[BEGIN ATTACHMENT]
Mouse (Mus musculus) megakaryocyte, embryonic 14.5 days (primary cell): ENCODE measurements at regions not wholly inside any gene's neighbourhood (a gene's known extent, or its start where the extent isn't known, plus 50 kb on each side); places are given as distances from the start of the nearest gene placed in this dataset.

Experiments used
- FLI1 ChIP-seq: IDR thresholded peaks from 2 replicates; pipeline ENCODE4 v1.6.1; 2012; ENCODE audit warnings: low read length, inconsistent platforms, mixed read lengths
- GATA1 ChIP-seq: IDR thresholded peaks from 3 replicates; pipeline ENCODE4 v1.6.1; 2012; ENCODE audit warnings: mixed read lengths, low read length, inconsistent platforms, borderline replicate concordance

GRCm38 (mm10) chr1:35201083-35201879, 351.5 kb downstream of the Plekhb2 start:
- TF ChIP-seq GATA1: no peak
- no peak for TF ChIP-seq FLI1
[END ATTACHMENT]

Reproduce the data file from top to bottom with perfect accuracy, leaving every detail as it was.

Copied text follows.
Mouse (Mus musculus) megakaryocyte, embryonic 14.5 days (primary cell): ENCODE measurements at regions not wholly inside any gene's neighbourhood (a gene's known extent, or its start where the extent isn't known, plus 50 kb on each side); places are given as distances from the start of the nearest gene placed in this dataset.

Experiments used
- FLI1 ChIP-seq: IDR thresholded peaks from 2 replicates; pipeline ENCODE4 v1.6.1; 2012; ENCODE audit warnings: low read length, inconsistent platforms, mixed read lengths
- GATA1 ChIP-seq: IDR thresholded peaks from 3 replicates; pipeline ENCODE4 v1.6.1; 2012; ENCODE audit warnings: mixed read lengths, low read length, inconsistent platforms, borderline replicate concordance

GRCm38 (mm10) chr1:35201083-35201879, 351.5 kb downstream of the Plekhb2 start:
- TF ChIP-seq GATA1: no peak
- no peak for TF ChIP-seq FLI1